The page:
Editor’s Note: This commentary was written in response to a guest column published by the Sun on Dec. 4. Entitled “New Mexico: Land of Entrapment,” the column advocated for the passage of “Roxy’s Law,” which would prohibit trapping on public lands to prevent the ensnarement of non-furbearers and horrifying hikers who stumble across captured pets or dumps of skinned animals.
It seems to be a common but false premise that trapping interferes or conflicts with the tourism industry. This is not a zero-sum game; both can and have existed forever. New Mexico’s public lands are used by everyone, and the New Mexico Trapping Association recognizes that fact. But we do not want to see the loss of trapping, in part because it is a valuable wildlife management tool that, I would argue, benefits tourism. Wildlife observation and hunting is a major reason people visit New Mexico, and modern traps and regulated trapping help to manage all wildlife at sustainable levels.
Trapping does not cause wildlife to become endangered or threatened because the species which trappers are allowed to harvest are plentiful and widespread. In fact, trapping increases biodiversity. The highly regulated harvest of furbearing predators benefits commonly viewed and photographed prey species like mule deer, elk, waterfowl, upland game species and songbirds, as well as rarer species like bighorn sheep. It has aided in the recovery or reintroduction of species that were extinct in the state, most recently including river otter and Mexican grey wolves.
Counterintuitively, the harvest of furbearers benefits the species being harvested by keeping populations within sustainable levels, thereby reducing issues like starvation and disease (rabies, distemper, parvo, tularemia, leptospirosis, pseudorabies, toxoplasmosis, baylisascaris procyonis), which can devastate furbearer populations and even impact humans and pets. In addition to reducing disease threats to human and pet health and safety, trapping can help limit crop, pet or livestock losses and damage to private property.
Modern foothold traps, when set legally, are safe, humane and selective. Poachers, not legal trappers, have been the cause of nearly every single conflict between traps and non-furbearers in recent history in New Mexico. The highly publicized example of this was the dog caught and killed north of Santa Fe a year or two ago. Although portrayed as a “trapper,” the poacher who caused the dog’s death was no more a trapper than the person who kills a deer out of season and cuts the head off is a “hunter.” Poaching is illegal, and poachers are not representative of the vast majority of hunters or trappers. New Mexico’s trappers want all poachers to be caught and prosecuted.
Outlawing or banning trapping will not make them go away, either. There will always be people who violate the game laws. By educating the public and trappers and advocating (believe it or not) for stricter trapping laws, the New Mexico Trappers Association hopes to reduce conflicts without barring an entire group of sportsmen/women from using their public lands because of the illegal actions of a few bad apples.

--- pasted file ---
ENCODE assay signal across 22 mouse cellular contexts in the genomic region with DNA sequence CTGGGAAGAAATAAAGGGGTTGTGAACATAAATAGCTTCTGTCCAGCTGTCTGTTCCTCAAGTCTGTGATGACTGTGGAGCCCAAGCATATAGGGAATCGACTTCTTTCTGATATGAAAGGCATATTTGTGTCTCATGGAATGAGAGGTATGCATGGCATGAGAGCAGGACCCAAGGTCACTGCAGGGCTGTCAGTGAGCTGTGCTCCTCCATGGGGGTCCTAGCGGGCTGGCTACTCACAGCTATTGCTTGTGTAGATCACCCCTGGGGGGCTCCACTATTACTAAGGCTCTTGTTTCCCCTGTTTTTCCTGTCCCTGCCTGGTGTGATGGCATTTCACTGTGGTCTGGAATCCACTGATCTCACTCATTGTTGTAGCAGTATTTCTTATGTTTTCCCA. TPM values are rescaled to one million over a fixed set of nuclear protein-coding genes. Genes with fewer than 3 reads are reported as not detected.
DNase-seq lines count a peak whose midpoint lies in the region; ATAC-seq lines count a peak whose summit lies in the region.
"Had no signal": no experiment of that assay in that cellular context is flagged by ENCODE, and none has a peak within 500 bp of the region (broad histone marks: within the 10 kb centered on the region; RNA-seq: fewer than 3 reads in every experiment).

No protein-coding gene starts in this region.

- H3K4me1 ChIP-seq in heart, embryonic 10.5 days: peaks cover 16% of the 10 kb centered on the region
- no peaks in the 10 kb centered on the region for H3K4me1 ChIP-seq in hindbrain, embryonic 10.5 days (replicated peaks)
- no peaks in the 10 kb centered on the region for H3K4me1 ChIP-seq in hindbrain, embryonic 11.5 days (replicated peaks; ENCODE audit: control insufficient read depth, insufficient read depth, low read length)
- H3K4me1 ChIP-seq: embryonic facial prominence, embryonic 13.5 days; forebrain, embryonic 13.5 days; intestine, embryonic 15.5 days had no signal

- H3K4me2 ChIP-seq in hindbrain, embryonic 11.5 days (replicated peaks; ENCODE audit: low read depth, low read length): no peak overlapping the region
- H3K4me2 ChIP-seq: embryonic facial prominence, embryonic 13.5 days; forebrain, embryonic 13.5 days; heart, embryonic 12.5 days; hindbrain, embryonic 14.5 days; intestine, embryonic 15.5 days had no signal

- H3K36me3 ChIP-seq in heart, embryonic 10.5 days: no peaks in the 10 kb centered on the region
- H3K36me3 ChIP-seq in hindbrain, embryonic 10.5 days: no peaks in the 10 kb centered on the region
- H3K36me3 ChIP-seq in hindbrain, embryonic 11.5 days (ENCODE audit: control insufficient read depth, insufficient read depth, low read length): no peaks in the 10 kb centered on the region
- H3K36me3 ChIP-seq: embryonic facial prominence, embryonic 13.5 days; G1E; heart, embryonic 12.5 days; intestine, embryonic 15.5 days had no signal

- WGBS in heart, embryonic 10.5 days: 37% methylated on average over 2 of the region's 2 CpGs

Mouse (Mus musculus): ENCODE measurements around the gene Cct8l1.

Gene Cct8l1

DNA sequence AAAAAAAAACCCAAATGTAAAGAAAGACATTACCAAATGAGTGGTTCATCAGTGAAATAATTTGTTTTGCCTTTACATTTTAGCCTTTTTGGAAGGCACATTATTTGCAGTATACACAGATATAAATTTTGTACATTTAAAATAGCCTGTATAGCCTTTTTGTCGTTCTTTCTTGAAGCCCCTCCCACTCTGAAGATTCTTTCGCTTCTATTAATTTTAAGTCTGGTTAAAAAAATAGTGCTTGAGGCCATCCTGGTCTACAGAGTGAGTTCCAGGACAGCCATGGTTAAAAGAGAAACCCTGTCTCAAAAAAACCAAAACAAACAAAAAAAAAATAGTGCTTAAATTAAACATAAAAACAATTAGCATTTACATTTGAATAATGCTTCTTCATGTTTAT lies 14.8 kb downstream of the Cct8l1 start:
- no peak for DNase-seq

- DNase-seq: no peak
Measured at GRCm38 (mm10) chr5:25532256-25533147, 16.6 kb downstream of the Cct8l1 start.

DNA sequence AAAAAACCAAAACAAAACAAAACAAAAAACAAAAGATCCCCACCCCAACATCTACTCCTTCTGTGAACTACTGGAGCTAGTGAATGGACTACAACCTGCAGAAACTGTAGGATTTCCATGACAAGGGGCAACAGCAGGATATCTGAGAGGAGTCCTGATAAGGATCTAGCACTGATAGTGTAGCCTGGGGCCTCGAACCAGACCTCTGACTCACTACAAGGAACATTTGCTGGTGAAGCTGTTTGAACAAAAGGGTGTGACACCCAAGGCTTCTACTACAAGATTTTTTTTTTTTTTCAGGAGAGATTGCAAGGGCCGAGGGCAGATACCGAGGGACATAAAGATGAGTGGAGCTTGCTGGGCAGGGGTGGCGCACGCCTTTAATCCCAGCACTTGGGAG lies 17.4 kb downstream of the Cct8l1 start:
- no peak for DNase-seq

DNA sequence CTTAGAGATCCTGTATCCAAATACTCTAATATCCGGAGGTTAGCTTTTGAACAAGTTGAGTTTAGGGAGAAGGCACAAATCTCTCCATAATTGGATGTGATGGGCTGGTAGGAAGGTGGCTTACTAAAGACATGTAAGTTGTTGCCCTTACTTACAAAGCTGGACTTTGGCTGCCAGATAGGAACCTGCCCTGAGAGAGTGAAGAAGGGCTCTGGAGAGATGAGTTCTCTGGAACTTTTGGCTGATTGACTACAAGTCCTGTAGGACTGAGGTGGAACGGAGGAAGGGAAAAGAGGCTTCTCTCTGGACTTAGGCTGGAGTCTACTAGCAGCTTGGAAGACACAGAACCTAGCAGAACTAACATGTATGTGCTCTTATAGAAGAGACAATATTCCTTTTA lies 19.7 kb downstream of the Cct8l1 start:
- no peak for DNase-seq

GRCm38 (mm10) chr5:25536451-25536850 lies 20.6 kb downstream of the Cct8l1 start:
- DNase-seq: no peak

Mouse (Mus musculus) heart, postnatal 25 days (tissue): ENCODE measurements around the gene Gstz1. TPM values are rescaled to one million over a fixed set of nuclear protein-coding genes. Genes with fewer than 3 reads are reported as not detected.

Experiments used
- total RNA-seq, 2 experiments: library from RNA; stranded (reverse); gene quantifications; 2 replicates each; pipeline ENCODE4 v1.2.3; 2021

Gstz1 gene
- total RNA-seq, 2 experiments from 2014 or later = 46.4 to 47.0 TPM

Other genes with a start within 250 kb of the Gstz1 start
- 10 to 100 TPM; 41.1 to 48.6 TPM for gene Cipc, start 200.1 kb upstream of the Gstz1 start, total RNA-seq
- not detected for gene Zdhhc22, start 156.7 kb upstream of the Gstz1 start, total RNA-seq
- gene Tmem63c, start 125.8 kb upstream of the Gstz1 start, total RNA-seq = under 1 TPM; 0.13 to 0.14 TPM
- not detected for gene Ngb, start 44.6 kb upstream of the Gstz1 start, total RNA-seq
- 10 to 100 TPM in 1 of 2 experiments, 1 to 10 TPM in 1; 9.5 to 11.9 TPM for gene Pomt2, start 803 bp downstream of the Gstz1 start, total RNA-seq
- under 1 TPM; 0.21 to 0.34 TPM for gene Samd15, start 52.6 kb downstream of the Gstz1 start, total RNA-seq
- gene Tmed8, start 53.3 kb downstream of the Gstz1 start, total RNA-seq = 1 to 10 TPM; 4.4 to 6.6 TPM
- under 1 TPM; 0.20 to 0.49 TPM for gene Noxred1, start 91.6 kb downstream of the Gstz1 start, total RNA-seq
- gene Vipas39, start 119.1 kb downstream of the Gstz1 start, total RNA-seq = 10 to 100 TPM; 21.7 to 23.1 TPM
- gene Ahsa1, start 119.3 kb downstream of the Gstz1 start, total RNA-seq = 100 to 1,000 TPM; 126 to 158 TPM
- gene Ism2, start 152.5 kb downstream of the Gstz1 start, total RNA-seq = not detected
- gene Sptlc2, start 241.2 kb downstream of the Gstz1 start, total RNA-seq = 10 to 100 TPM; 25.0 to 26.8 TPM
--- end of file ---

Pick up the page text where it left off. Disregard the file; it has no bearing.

NMTA pushed for the New Mexico State Game Commission to make trapper education mandatory. Effective last April, every New Mexican purchasing a trapper license is required to take a New Mexico Department of Game and Fish-approved education course prior to setting any trap or snare. Trapping was already the most highly regulated wildlife-related activity in the state, and the Game Commission recently enacted ever stricter trapping laws, which NMTA supported and, in some cases, demanded because we wanted to reduce the chances of conflicts.
The new restrictions included the largest setback law in the U.S. of which I am are aware. It prohibits setting traps within a half-mile of any campground, trailhead, boat launch, rest area, picnic area or occupied dwelling. Trappers are not allowed to set traps on trails or roads—places where most people walk their dogs. (Trapping in town and other off-limits areas has been illegal for decades.) The new laws passed by the Game Commission last year incorporated, wherever possible, best management practices developed by the Association of Fish and Wildlife Agencies, which is comprised of professional wildlife biologists from every state in the Union and the Canadian provinces. AFWA’s extensive studies have, for example, resulted in strict rules designating which traps are allowed and which are prohibited.
Trapping regulations, including bag limits, are scientifically based, written by professional wildlife biologists, who work tirelessly to appropriately manage New Mexico’s wildlife for the benefit of all New Mexicans, and strictly enforced by game wardens trained in catching and prosecuting poachers. NMDGF reviews furbearer regulations every four years to continually develop or update rules, educational programs and capture methods (including consideration of animal welfare). NMDGF’s 2020-2021 furbearer rules and information booklet, which includes a good tutorial about how to release a dog safely from a trap, is available on the department’s website or from any license vendor free of charge.
I hope this information from an actual trapper helps your readers understand trapping a little better and see the difference between sportsmen/women and poachers.